The scene was set and the conditions were perfect. I woke up at 5am and went through my morning routine to prepare for the day ahead. My clothing for the morning was all laid out the night before and I filled my bag with water bottles and nutrition. My girls wandered around the rented accommodation sleepily as they got themselves ready. At the transition area I completed the set up with my bike and made my way to the swim start. There was the usual mix of nerves made easier by the friendly banter of the other athletes milling around. And then, before I knew it the Tauranga Half Ironman was underway!
It consists of a 1.9Km swim, 90Km bike ride followed by a 21Km run. It was the first time I had raced in over 7 years and I was delighted with how my training was going. This was a warm up event for the full Ironman in March and, due to its proximity, I was using it as a training exercise so, although I rested a little before the race, I didn’t reduce my training coming into the event. The swim went really well and I jumped onto the bike feeling pretty good; fatigue caught up to me after 60Km and part of me wished I had tapered going into the race. I jumped off the bike and started the run, the first couple of kilometres were tough but I soon found my rhythm and even had to hold myself back from going too fast too early – a trap many triathletes fall into. I was feeling supremely confident 7Km in when disaster struck.
I rolled onto the forefront of my foot and heard a load crack. I didn’t realise it at the time but I’d broken my foot in two places. I tried to continue running hoping to ‘shake it off’ but ultimately hobbled 3Km back to the transition area. My race was over. And, as I quickly came to realise, so was my chance of competing in Ironman. Eleven months of hard training and sacrifice dashed by a few seconds of lapsed concentration.
But here’s the thing, although I initially felt disappointed I was surprised that I didn’t wallow in it for more than a few moments. For years I’ve coached people to help them overcome adversity and unresourceful emotions and when I broke my foot, all that training, the mental training, kicked in. You see, every emotion we have is simply a message and the trick is to be able take yourself out of that emotion and look at it objectively. This is the message behind disappointment:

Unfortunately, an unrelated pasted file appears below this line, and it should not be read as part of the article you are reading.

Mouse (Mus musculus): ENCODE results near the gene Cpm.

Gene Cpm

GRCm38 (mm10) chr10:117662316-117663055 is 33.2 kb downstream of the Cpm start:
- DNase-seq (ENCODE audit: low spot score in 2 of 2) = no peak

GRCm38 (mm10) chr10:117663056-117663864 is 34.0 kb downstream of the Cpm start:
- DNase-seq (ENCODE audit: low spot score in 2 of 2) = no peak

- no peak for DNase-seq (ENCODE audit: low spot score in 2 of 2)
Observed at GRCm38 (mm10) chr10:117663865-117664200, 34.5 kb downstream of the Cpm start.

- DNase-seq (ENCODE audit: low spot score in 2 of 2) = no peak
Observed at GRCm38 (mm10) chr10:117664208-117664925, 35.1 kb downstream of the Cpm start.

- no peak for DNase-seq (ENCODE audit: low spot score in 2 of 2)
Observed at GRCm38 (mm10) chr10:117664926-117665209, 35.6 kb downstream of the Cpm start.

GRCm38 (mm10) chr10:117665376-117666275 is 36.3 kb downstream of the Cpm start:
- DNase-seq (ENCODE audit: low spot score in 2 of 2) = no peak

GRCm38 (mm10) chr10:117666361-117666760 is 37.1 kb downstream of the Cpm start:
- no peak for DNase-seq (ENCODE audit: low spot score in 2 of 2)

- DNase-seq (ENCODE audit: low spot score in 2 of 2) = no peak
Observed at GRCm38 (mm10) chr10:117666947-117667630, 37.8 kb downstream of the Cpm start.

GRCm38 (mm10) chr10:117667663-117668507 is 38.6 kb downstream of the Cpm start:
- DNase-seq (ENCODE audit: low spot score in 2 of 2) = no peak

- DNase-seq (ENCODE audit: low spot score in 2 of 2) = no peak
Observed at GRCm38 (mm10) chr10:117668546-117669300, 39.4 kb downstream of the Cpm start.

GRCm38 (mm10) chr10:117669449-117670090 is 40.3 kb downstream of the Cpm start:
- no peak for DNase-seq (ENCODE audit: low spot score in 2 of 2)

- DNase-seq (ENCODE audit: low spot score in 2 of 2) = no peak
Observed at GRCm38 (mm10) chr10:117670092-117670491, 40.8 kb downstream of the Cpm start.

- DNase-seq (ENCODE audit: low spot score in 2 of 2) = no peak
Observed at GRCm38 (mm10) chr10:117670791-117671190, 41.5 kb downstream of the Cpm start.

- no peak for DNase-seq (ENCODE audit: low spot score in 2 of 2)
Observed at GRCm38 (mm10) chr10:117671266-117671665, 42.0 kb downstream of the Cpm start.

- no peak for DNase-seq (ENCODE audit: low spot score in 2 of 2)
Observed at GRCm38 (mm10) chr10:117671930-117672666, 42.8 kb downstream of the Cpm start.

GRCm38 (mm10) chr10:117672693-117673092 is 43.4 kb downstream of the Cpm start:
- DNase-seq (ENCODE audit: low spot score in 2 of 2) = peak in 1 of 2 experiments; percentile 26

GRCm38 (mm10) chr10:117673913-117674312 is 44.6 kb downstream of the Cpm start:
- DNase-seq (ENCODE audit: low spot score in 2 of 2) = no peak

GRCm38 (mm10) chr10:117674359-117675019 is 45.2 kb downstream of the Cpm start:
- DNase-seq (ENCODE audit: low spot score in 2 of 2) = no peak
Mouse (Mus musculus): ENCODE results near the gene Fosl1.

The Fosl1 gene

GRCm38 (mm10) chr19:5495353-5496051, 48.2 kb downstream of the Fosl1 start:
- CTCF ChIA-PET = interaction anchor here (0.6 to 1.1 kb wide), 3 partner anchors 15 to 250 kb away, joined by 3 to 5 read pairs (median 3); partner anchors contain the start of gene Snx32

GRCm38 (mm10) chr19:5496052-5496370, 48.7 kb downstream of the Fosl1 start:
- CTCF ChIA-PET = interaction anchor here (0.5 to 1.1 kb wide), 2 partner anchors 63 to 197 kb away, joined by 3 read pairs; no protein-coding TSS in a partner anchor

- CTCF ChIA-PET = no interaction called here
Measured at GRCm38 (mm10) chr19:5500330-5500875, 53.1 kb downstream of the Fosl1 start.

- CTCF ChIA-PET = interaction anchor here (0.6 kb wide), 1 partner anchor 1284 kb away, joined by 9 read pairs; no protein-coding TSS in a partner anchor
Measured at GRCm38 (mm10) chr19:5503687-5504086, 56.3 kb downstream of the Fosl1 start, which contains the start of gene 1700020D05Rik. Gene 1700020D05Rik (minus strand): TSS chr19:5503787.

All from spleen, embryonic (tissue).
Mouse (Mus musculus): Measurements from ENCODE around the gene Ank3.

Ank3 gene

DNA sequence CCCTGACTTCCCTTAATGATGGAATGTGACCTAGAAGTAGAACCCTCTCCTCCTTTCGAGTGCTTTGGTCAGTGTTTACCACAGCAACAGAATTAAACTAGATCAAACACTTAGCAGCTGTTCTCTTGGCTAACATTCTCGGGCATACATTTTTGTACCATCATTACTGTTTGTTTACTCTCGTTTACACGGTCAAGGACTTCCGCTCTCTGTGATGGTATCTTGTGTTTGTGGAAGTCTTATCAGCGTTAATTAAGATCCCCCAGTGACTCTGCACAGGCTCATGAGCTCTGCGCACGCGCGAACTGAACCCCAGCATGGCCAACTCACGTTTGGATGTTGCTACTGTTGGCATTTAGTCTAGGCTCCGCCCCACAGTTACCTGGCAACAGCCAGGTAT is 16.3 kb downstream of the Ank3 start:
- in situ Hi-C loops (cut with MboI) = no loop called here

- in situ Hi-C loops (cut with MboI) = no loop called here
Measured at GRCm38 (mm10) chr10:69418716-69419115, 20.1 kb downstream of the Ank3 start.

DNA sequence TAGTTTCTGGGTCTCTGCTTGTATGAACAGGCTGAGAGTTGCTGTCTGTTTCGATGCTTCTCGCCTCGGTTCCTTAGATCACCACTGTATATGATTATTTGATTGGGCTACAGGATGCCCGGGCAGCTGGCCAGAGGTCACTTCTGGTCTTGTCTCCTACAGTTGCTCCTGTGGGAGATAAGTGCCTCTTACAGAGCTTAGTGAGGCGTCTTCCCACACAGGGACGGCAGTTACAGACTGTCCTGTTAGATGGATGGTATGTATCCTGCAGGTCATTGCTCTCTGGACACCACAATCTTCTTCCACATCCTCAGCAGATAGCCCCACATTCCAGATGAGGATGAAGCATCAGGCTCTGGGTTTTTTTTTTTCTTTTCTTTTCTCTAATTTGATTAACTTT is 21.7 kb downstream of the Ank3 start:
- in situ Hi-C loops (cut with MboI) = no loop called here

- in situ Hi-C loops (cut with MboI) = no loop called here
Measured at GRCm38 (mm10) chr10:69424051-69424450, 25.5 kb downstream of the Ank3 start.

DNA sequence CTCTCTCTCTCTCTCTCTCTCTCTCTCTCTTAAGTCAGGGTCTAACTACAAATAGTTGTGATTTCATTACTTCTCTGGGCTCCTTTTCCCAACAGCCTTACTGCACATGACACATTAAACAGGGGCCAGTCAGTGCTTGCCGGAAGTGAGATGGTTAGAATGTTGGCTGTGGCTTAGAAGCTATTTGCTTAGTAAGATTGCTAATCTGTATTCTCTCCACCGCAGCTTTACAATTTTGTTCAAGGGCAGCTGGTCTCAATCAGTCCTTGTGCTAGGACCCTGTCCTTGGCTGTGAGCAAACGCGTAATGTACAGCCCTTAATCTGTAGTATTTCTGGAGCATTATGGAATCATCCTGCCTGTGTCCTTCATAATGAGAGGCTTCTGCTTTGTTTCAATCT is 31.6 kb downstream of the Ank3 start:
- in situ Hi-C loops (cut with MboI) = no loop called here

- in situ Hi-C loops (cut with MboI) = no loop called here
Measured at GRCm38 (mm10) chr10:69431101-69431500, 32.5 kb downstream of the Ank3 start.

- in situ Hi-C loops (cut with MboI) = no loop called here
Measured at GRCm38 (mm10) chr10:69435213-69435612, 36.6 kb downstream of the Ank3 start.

Disappointment can occur when we have an expectation that is not met. Perhaps you fell below your own standards. However, there’s a lesson in every experience. What’s the lesson you can take away from this event? Or if it was someone else who disappointed you, perhaps your expectation of them was not set properly. What did you assume, and why? (First, Lead Yourself, Cillín Hearns)
So I had an expectation that wasn’t met but it was me who set that expectation, and I quickly found myself detaching from it. This is an important part of the process; Buddhist monks tell us that a large source of pain is our attachment to ‘things’. You see, by letting go we free ourselves from unnecessary pain. Besides, I firmly believe that everything happens for a reason and that life is happening FOR me and not TO me!
So I got curious and I immediately found myself thinking about the future and getting excited about it too! After all the hubbub and talking to the on-site doctor, handing in my timing chip (it was the first time I ever posted a DNF – Did Not Finish) and hobbling back to our accommodation, my mind started to drift to all the things I’m phenomenally grateful for. The list is far long to include here but even things like, I’m grateful to have a foot in which to break! I’m grateful to have a healthy body that could even do such an event and that will heal itself – isn’t that a miracle in itself! I’m grateful for the opportunities yet to present themselves in the future. I don’t need to mention my gratitude for my loving and supportive wife and beautiful daughters; one who even volunteered herself as a crutch as I tried to move around.
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